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What would be the best method for making regularly spaced holes in a cylindrical mesh? Similar to the vent holes you'd see on gun barrels like these:

MG34

MP18

Without creating any n-gons, having good topology, and not excessively increasing the tri/polycount overall (this is for models that would potentially be used in a game). It would be good to know how to do this in a way that would work where the holes overlap on the x axis of the cylinder if you see what I mean, like the MG34 barrel, and where they don't, like the SMG barrel.

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Being a huge fan of modifiers, I've tried this solution here, which keeps the modelling geometry as simple as possible (I guess). You can see the results here in this Blend file:

There are two layers, I've experimented a bit with the topology of the base mesh to reduce shading artefacts. Unfortunately, they cannot be avoided completely.

Procedure

You can start off with laying down the polygons highlighted in this screenshot:

enter image description here

A rather elaborate modifier stack will then turn this into the pipe geometry you're looking for. I won't explain all of them as you have the Blend file too, but I'll talk a bit about the first Array.

enter image description here

The thing is, here I'm using the object offset option. The Array I defined basically rotates the mesh around the empty by 180 degrees. The merge option is turned on in all three arrays, and the limit set to 1mm in my case, to make sure the neighboring points are merged together.

enter image description here

Now that you have the alternating geometry in place, you can use simple arrays to get a flat base mesh. A simple deform modifier bends that into a pipe shape, and the rest (solidify, bevel, subsurf) is optional.

enter image description here

You'll notice that a seam is going through at the ends. That's because there unfortunately is no merge option in the simple deform modifier, neither is there a remove doubles modifier. I wish there was so badly! If you have to remove the seam, apply the first three arrays and the deformer, and then remove doubles.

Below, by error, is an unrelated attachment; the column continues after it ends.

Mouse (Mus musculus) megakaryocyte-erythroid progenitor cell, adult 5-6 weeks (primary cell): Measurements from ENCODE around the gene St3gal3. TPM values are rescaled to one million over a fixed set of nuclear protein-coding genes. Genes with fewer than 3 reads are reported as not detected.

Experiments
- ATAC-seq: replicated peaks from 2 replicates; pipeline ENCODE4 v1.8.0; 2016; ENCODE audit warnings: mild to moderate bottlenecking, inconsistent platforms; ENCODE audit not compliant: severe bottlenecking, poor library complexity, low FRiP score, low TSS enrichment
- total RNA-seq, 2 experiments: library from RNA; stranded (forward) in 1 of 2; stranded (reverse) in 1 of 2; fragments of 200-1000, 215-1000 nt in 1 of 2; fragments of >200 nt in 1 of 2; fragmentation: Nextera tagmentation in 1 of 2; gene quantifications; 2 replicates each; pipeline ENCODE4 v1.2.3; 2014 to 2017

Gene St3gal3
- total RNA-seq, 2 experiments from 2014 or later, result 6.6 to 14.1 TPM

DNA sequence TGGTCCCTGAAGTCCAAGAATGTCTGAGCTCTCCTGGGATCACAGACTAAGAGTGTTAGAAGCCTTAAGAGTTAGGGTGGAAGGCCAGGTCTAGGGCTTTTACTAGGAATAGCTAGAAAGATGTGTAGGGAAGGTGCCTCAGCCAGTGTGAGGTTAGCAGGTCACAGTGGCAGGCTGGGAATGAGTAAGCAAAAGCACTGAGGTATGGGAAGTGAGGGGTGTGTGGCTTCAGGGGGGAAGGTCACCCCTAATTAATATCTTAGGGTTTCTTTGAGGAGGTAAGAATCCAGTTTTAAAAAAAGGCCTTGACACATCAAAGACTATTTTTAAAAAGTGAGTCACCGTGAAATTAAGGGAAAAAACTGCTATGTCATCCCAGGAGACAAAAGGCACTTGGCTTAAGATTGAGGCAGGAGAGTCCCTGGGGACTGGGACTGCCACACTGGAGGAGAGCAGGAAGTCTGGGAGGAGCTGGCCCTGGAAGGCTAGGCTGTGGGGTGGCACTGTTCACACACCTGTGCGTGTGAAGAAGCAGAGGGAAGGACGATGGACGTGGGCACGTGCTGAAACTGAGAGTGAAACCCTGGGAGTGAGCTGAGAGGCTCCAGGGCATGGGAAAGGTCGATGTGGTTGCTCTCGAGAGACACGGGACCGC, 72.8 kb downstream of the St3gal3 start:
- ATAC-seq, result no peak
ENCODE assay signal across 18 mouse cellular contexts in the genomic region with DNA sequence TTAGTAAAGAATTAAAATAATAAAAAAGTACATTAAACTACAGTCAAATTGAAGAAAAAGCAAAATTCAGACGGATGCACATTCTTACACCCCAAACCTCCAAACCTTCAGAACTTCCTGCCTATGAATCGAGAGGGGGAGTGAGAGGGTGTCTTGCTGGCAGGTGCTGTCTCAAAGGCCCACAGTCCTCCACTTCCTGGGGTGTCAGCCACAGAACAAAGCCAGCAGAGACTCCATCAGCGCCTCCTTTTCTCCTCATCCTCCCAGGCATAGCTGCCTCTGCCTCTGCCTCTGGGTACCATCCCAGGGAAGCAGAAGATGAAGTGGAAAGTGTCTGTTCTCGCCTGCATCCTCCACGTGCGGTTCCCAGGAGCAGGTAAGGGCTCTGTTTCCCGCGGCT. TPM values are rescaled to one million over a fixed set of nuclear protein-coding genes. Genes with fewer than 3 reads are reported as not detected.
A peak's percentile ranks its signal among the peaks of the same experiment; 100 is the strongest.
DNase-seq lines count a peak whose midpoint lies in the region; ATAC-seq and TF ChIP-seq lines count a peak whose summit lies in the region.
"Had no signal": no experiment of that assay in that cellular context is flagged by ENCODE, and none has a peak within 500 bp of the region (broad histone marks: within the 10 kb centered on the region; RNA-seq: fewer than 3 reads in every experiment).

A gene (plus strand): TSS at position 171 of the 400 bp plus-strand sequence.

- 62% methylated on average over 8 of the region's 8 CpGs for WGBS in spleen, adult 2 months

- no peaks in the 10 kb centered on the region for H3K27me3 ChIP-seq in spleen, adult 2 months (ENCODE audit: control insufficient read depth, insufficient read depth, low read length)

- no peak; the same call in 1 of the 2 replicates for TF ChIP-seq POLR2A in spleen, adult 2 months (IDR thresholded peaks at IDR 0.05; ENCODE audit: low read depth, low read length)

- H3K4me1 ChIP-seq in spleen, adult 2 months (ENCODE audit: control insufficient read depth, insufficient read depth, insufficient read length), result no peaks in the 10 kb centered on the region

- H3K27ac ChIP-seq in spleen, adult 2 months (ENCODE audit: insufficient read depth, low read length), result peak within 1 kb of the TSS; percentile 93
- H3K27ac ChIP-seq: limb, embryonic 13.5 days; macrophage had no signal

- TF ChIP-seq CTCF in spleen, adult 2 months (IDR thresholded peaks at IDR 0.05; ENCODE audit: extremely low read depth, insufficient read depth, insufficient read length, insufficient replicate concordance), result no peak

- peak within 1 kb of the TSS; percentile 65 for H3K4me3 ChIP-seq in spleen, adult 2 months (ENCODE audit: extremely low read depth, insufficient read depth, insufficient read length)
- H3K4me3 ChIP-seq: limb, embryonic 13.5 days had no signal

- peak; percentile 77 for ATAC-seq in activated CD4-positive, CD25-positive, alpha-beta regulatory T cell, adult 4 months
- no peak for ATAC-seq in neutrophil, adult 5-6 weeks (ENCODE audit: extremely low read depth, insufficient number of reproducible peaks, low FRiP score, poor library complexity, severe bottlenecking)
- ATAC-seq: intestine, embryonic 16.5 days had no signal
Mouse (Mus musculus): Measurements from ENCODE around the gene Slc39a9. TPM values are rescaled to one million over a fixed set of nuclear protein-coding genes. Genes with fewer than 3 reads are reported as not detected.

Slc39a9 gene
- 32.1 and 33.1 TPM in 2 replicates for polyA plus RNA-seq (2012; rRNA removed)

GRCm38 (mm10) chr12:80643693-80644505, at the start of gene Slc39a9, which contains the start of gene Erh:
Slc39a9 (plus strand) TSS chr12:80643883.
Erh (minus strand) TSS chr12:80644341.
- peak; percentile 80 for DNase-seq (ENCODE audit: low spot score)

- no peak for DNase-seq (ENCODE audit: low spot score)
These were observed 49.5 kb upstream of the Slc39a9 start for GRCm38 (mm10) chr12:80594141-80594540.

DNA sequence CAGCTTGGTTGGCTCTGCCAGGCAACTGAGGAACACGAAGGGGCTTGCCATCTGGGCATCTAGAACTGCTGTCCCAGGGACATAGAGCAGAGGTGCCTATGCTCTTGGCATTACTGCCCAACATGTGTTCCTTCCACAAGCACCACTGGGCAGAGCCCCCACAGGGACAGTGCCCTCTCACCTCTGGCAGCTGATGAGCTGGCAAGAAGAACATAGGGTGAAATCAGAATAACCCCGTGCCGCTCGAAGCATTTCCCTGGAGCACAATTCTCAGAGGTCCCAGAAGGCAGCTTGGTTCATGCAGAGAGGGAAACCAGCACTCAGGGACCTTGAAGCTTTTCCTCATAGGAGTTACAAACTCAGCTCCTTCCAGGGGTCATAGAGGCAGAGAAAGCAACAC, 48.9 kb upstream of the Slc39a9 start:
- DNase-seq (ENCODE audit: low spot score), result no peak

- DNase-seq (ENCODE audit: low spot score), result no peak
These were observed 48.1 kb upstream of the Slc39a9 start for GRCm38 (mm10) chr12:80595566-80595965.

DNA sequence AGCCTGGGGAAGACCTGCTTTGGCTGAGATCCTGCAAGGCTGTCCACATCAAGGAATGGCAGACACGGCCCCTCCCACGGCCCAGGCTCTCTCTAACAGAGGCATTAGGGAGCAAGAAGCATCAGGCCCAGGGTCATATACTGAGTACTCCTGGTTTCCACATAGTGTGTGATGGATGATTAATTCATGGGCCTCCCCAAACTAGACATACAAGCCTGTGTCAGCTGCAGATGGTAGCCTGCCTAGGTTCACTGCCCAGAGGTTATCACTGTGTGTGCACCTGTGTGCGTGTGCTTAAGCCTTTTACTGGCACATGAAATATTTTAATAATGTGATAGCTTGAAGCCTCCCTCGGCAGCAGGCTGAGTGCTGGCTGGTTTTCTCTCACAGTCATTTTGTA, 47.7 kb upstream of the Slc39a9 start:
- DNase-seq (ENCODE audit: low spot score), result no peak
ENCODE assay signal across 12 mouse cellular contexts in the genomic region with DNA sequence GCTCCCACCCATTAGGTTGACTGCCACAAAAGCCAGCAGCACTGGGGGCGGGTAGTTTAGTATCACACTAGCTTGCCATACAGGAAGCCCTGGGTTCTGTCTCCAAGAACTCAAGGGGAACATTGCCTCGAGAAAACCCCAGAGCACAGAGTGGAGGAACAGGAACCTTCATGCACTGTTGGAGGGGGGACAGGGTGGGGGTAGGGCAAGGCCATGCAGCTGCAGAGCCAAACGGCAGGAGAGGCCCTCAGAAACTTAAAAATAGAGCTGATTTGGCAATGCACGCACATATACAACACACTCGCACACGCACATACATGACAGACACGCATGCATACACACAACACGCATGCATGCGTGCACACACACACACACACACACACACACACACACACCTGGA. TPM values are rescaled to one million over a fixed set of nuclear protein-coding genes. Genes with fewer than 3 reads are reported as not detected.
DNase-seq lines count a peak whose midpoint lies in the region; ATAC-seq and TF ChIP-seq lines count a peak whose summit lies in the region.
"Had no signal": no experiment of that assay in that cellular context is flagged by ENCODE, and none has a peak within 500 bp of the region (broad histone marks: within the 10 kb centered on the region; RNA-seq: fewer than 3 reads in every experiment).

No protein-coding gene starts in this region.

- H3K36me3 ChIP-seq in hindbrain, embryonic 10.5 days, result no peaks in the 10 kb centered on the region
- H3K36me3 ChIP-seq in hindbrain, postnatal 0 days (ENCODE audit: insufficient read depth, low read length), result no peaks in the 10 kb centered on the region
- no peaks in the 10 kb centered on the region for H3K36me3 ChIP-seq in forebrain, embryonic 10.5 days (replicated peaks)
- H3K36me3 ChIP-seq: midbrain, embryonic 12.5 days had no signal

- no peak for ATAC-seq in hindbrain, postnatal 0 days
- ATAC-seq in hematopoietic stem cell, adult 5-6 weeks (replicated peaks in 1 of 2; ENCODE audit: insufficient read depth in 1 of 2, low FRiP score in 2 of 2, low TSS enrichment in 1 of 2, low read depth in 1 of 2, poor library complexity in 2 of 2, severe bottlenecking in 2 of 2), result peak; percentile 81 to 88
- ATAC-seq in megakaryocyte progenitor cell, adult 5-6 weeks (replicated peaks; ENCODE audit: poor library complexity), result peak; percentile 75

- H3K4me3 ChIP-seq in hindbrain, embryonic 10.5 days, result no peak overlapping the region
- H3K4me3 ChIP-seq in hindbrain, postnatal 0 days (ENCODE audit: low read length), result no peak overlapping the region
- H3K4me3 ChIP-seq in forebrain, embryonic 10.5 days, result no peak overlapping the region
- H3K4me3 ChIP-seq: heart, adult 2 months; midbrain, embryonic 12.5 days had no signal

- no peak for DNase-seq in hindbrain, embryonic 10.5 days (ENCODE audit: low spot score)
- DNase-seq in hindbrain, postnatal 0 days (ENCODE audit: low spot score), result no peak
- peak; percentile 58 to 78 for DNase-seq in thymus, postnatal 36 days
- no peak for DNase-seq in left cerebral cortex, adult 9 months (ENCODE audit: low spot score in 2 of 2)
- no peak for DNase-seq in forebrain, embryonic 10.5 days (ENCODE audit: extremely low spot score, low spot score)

You'll notice shading artefacts as pointed out in the beginning. Using the geometry below, those artifacts become less apparent, as they happen in a more logical place:

enter image description here

This is a wireframe on that final result (Layer 2 in the Blend file):

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My approach here would be to use vertex bevel coupled with the loop tools add-on.

Here for the sake of example, I started with a cylinder with 16 vertices, and added 8 loop cuts.

  • In vertex select mode, select a pattern of vertices that will be the location of the holes in your object.
  • Use vertex bevel, to bevel the seleced vertices with Ctrl+Shift+B and
    use the clamp overlap option by pressing C
  • Switch to face selection with Ctrl+Tab >Face and subdivide the selected faces a few times (4-6 will do). -Then delete them.
  • With those faces deleted, switch to edge selection with Ctrl+Tab>Edge, and Shiftselect a couple of the edges in the new holes. With a few selected, use the select similar menu option, Amount of Faces Around an Edge to select them all at once with Shift+G
  • Press W to bring up the specials menu, and go to Loop tools>Circle or just press W>L>C

If needed, you can change the pivot point to individual origin here, with Ctrl+.(period) and scale the holes a bit larger or smaller.

Here is a .gif of the procedure:

enter image description here

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  • $\begingroup$ The downside of this is the creation of ngons... $\endgroup$ – user1853 May 21 '17 at 2:05

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